The combat is challenging, the story is engaging, and at the end of the day, you play as a strong, opinionated, compassionate, and driven young woman. Any D&D fan who ever played a Ranger will immediately fall in love with Aloy, and any cosplayer would be mad not to rock one of Aloy’s many forms of intricate and interesting armor.

While it’s unfortunately a PlayStation exclusive, it will be a sure-hit for any PS4 owners to unwrap this holiday season.



Mass Effect: Andromeda
Developer: BioWare
Platform: PC, PS4, Xbox One
Recommended by Christina Fawcett

The often-critiqued latest release from BioWare has its faults: facial animations are a bit inconsistent; the narrative is derivative of the earlier Mass Effect series; and the entire storyline centers around colonial settling of an occupied space.

Despite these issues, the game carries on the tradition of the original trilogy of a multi-species crew facing a strange and unknowable evil that one must prepare to face by traveling around and completing a series of seemingly unrelated fetch-quests while engaging in clean, accessible, gun-based combat. The game is a familiar space, despite their attempts to focus on novelty and discovery in their design, and the appeal of the well-designed and game-balanced franchise remains. The central female characters, including Ryder (should the player choose her), Vetra, Peebee, Cora, and the many females in the non-combat narratives mean the universe is populated by many strong women. BioWare has been making progress in diverse representation, and the game continues to build on many of the strengths of earlier Mass Effects.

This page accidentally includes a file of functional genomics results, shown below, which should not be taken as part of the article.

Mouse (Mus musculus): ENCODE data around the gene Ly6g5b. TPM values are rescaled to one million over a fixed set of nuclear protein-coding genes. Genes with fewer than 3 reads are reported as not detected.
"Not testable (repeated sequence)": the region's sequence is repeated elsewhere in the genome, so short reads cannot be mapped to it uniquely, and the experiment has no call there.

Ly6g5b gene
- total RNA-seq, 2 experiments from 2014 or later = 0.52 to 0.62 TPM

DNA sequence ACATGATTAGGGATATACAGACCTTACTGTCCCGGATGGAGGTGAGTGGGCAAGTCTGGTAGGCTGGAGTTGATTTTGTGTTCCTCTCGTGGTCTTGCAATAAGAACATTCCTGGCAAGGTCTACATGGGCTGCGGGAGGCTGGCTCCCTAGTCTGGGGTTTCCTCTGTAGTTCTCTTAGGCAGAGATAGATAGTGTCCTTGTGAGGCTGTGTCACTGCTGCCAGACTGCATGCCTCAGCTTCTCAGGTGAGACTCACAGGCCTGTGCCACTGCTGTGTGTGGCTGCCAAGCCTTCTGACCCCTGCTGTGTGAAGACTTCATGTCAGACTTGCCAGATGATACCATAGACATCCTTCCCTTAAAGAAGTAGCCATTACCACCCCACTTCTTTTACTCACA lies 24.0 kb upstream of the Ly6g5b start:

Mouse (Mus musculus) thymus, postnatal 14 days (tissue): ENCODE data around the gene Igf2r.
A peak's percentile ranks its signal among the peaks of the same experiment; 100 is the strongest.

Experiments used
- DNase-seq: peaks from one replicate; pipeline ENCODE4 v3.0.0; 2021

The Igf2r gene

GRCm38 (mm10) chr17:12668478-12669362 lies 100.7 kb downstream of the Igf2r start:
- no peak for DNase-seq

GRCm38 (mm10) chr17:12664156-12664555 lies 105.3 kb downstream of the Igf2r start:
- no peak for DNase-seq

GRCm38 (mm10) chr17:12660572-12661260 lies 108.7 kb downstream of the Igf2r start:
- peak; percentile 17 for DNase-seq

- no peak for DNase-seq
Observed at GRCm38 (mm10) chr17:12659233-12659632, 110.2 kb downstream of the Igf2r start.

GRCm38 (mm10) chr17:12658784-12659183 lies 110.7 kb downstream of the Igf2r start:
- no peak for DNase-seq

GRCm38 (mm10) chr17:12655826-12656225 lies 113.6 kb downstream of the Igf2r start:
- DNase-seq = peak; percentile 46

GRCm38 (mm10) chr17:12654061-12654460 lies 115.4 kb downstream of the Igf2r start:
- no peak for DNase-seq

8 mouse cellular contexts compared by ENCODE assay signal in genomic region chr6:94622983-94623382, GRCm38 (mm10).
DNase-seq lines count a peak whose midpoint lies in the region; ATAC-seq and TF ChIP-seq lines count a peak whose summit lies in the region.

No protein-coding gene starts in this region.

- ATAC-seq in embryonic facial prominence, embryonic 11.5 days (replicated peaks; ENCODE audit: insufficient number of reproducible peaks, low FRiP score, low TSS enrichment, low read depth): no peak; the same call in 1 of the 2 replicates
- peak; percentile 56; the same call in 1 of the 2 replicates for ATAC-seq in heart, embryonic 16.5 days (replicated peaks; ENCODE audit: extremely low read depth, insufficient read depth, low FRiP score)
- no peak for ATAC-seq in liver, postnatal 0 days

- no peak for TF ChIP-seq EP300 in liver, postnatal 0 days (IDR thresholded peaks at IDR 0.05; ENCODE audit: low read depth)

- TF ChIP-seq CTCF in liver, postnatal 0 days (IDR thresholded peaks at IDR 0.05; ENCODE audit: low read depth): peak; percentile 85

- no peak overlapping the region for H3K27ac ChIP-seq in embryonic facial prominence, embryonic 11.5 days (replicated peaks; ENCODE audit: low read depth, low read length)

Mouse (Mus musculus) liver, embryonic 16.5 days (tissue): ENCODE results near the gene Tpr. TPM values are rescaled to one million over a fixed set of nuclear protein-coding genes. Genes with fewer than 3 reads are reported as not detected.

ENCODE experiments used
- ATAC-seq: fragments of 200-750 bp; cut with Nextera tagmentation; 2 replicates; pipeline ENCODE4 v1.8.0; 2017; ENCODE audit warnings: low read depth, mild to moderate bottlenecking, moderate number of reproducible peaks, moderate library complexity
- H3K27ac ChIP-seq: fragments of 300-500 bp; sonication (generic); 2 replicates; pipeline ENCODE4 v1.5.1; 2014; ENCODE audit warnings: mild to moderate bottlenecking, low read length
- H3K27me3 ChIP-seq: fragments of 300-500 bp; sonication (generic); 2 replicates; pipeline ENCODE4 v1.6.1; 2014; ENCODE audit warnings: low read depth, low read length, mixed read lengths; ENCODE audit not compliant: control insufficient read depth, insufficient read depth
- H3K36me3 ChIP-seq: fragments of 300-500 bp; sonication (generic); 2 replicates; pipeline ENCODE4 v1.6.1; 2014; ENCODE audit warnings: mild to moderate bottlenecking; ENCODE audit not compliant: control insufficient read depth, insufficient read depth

So, while the game has its bumps and hitches, it is still inherently fun. And with the massive open world(s) to explore, you’ll be getting someone many, many hours of fun and adventure. And isn’t that what a good gift is all about?



NieR: Automata
Developer: Platinum Games
Platform: PC, PS4
Recommended by Christina Fawcett

It’s an android-eats-android world in an Earth overrun by homicidal robots, and the player gets to push back with the anime-tastic 2B. The world of NieR: Automata is fascinatingly stylized, moving from 3D gameplay to 2D platformer to top-down visuals, changing your gameplay and asking you to think about and look at the world differently. The occasional moves between the visual framing goes from modern, complex visuals to nostalgic simplicity and disorienting top-down design, all while asking you to move in the world as if it remains 3D.

The post-apocalyptic game-space is, of course, appealing, but the real draw is the stylish and powerful androids 2B and 9S. 2B’s fashion and incredible mobility despite her heels is enviable, as is her commanding presence in battle. The combat is smooth, quick, and challenges the player to stay on top of the many pieces of information at once.

This game is for lovers of apocalyptic spaces, anime, Bayonetta, Yoko Toro’s work, or games about robots. The science fiction space provides a broad and branching story that is a great deal of fun to follow all its many paths.


Last modified on Tuesday, 28 November 2017 16:56